Composting efforts can continue to benefit the school and the community

Schools that are composting using the CarbonCycle Composting System well will produce plenty of surplus compost. This is great because if the schools have surplus compost, they can provide it to students who want to use it to grow their own food at home. If they still have a surplus, it can be sold or donated to local community gardens and urban farmers.

Composting at school gives an opportunity to fundraise for other resources by selling finished compost, produce, or food scrap processing services. If schools have plenty of compost or fresh produce to spare, they can sell these to people in the community to help fund the school gardening scheme. Some schools might offer the service of processing food waste from the wider community, which they can also charge a small fee for. This allows schools to raise money which can be spent on funding other sustainable activities for the school.

How the CarbonCycle Co is involved in schools

Around the beginning of the 2020 school year, several New Zealand schools applied for a sustainable funding grant from the Ministry of Education to install CarbonCycle Composters. In April, 8 schools had their funding approved and the CarbonCycle Co was set to install a total of 25 composters in schools. We congratulate the Ministry for its farsighted commitment to its schools and their children.

 One by one we took our tools and CarbonCycle Composter components to schools and assembled them onsite, sharing our knowledge and helping the schools get started on their composting journey as we went.

Some of the Schools involved so far:

Want to see how our newly installed composters are looking in the schools involved? These are some of the great schools who are taking sustainability seriously and now have a fantastic resource in their school that they can make use of for many years to come:

Manurewa High School

Moanataiari School, Thames

Parnell District School

Newmarket School

Kohia Terrace School

How to apply to get compost boxes at your school

Don’t they look beautiful? So how do you get this for your school, you ask? 

If you are involved with a state school in New Zealand and you would like to have CarbonCycle Composters installed in your school, you can apply for funding to have all the costs covered.

The Ministry of Education recently opened up funding for environmental activities in schools. They have called it the Sustainability Contestable Fund, and all the information is on their website. The last funding round has opened on the 22nd of June and closed on the 3rd of August 2020. At this stage, no further funding round is planned. If you are interested in getting CarbonCycle Composters in your school, however, please email teresa@carboncyclecompost.com and we will do our best to help with the current opportunities available.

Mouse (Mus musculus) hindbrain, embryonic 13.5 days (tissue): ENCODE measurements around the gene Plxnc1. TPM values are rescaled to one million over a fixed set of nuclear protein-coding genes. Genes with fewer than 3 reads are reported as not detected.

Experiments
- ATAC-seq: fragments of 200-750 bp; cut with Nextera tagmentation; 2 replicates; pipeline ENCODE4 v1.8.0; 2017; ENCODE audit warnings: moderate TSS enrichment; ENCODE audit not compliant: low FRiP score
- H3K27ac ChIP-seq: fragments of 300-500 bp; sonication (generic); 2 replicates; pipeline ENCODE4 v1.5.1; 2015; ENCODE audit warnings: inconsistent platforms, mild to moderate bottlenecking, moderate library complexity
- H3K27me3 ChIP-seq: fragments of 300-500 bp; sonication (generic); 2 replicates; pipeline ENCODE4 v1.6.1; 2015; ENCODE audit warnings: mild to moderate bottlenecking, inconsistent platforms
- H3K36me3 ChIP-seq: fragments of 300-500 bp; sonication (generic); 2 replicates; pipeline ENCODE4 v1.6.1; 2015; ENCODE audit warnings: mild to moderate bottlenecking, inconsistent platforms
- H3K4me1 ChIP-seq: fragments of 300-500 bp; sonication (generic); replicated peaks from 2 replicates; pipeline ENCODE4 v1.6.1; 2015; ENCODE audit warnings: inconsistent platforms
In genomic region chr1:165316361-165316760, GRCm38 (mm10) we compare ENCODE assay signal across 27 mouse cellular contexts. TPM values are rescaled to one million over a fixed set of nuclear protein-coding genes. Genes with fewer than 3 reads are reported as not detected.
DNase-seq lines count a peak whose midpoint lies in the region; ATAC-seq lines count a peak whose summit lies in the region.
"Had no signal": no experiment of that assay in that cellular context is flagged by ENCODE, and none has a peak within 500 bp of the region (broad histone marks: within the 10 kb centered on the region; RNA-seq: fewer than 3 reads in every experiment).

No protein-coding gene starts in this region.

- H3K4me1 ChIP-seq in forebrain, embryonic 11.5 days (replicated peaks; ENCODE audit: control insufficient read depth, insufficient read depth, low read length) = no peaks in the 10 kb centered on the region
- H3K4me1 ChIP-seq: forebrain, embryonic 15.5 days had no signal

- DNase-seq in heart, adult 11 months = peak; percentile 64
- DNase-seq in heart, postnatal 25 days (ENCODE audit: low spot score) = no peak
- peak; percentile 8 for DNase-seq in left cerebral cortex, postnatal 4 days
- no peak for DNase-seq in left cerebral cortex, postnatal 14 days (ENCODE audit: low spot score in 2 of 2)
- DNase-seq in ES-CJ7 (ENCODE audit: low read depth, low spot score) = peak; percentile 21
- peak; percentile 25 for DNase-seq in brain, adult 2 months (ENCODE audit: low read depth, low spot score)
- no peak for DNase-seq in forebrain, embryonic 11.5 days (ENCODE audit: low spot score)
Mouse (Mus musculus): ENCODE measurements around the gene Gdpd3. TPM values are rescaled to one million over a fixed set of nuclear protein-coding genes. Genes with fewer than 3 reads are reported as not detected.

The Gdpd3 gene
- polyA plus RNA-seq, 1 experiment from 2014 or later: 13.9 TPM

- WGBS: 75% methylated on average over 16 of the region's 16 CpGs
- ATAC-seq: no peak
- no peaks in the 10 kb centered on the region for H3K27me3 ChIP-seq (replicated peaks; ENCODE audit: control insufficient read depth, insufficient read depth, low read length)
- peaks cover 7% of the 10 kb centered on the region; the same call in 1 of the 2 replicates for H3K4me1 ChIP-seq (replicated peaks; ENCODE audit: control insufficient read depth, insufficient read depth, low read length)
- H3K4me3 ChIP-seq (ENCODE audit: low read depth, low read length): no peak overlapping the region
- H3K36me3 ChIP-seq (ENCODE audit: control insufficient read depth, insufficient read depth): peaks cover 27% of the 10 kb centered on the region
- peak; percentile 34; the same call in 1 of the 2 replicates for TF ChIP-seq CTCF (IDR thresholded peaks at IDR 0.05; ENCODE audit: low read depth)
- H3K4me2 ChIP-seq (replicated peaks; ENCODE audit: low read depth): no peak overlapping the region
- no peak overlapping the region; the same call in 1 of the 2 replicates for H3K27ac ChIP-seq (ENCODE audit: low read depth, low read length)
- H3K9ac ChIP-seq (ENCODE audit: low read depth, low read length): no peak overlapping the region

If you want to get these composters installed in your school through the fund, The CarbonCycle Co provides personalised assistance, guidance, and information. So any New Zealand school that would like to apply to get funding for CarbonCycle Composters is invited to get in touch. We are also pledging to provide installation support and a workshop on composting for those who need it. This is because we want all schools to be making their own compost. This is most importantly an education opportunity but it is also a step towards long-term sustainability in our society. We are committed to making sure they are used well.

To find out more about CarbonCycle Composters, check out our info page.

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2 Comments
  • Amelia

    August 8, 2020 at 4:52 pm Reply

    Hi there,

    It is now the 8th of August and too late to apply. When will you next have applications open for the compost system in schools?

    Cheers,

    Amelia Fellerhoff

    ameliaf@belmont-lowerhutt.school.nz

  • Jason Reid

    August 13, 2020 at 8:00 am Reply

    Sorry Amelia, looks like fund has closed:
    “The second (and last) round, which was open from 22nd June to 3rd August 2020, is now closed. No further funding round is planned.”